Juan Gelman is Argentina's leading poet, but his work has been almost unknown in the United States until now. In 2000, he received the Juan Rulfo Award, one most important literary awards in the Spanish-speaking world, and in 2007, he received the Cervantes Prize, the Spanish-speaking world's top literary prize. With this selection, chosen and superbly translated by Joan Lindgren, Gelman's lush and visceral poetry comes alive for an English-speaking readership.
Gelman is a stark witness to the brutality of power, and his poems reflect his suffering at the hands of the Argentine military government (his son, daughter-in-law, and grandchild were "disappeared"). While political idealism infuses his writing, he is not a servant of ideology. Themes of family, exile, the tango, Argentina, and Gelman's Jewish heritage resonate throughout his poems, works that celebrate life while confronting heartache and loss.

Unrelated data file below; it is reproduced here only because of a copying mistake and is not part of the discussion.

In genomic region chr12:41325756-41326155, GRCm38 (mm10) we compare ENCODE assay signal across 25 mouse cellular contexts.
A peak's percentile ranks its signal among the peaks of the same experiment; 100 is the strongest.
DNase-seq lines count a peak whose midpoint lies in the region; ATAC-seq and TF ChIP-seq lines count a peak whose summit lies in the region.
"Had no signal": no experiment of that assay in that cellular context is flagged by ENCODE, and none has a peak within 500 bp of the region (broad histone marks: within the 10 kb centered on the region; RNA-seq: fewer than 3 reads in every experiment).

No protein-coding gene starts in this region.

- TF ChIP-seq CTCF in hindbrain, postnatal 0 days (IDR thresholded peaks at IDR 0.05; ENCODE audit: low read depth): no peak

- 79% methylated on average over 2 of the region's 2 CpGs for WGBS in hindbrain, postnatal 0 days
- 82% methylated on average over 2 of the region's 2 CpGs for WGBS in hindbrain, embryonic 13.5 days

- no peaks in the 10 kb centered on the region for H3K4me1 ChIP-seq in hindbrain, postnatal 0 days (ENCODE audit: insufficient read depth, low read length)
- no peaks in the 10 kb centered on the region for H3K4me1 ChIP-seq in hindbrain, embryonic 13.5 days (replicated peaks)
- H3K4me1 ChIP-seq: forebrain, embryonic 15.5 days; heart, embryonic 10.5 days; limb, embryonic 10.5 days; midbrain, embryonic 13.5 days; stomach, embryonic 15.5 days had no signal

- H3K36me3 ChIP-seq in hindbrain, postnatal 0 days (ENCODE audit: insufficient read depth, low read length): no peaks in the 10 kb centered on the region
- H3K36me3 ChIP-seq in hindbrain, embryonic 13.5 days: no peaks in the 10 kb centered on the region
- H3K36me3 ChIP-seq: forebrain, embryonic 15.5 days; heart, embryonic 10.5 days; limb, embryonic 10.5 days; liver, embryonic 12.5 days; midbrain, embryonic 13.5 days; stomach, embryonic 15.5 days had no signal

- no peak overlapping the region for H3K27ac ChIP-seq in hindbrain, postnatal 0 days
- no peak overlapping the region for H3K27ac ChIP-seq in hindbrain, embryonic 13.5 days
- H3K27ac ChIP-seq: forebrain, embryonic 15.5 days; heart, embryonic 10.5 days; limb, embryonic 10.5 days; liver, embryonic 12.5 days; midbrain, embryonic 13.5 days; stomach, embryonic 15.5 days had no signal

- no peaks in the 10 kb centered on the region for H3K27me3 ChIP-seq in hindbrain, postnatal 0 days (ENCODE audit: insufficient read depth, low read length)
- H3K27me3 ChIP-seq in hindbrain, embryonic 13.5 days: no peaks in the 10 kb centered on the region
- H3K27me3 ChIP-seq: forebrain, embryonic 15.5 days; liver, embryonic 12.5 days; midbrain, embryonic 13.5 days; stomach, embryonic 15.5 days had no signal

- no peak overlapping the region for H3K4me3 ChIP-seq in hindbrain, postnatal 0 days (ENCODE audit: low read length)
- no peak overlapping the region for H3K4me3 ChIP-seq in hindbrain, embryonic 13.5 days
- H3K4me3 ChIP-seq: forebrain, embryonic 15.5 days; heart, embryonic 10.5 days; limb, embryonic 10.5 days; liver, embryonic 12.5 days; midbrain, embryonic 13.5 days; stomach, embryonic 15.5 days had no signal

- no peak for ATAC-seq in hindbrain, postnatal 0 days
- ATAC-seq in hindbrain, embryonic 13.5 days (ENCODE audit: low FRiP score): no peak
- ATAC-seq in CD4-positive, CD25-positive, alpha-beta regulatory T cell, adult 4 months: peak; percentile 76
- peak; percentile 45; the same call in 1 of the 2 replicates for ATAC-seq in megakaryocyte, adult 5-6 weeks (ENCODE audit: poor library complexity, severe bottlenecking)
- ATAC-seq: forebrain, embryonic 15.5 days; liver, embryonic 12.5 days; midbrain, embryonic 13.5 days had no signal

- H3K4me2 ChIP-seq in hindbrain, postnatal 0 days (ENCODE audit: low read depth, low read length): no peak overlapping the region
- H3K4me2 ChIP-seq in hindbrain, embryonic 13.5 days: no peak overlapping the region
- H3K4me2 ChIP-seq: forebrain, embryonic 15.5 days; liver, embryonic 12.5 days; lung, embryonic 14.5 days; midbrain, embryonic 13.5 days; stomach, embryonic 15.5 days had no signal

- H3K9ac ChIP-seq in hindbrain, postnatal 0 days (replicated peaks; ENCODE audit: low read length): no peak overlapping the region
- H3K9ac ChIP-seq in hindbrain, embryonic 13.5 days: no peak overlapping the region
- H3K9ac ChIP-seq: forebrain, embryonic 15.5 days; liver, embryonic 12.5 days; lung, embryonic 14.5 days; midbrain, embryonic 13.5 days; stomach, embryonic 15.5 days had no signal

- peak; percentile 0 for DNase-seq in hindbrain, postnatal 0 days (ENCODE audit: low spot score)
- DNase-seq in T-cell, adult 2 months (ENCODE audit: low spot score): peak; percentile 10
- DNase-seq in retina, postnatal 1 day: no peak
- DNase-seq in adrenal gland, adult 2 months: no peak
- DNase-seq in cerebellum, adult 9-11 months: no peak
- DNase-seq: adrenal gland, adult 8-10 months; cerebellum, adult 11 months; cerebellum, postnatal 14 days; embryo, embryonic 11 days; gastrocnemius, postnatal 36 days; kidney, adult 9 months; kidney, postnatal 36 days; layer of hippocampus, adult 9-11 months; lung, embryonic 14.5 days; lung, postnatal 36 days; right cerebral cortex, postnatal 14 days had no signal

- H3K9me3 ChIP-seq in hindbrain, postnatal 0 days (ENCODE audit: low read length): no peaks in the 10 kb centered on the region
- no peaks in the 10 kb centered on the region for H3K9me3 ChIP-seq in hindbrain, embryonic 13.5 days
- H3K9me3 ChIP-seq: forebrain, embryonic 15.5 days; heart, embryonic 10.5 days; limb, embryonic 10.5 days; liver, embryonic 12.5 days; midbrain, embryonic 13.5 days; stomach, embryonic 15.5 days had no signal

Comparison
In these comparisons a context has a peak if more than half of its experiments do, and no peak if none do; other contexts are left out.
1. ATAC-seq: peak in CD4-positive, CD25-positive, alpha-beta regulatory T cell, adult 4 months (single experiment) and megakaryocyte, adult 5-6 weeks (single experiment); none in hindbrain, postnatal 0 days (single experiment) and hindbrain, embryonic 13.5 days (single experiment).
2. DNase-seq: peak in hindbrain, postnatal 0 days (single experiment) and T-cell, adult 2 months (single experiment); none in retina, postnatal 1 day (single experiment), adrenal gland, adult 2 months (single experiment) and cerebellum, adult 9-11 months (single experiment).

"remembering their little bones when it rains/ the compañerosstomp on darkness/set forth from death/wander the tender night/I hear their voices like living faces"from Remembering Their Little Bones
|Publisher:||University of California Press|
|Edition description:||New Edition|
|Product dimensions:||6.13(w) x 9.25(h) x (d)|
About the Author
Born in Buenos Aires in 1930, Juan Gelman went into political exile in Europe in 1976, where he remained until 1989. Today he lives in Mexico City. Joan Lindgren spent seven years studying Gelman's work and made six visits to Argentina while doing her research.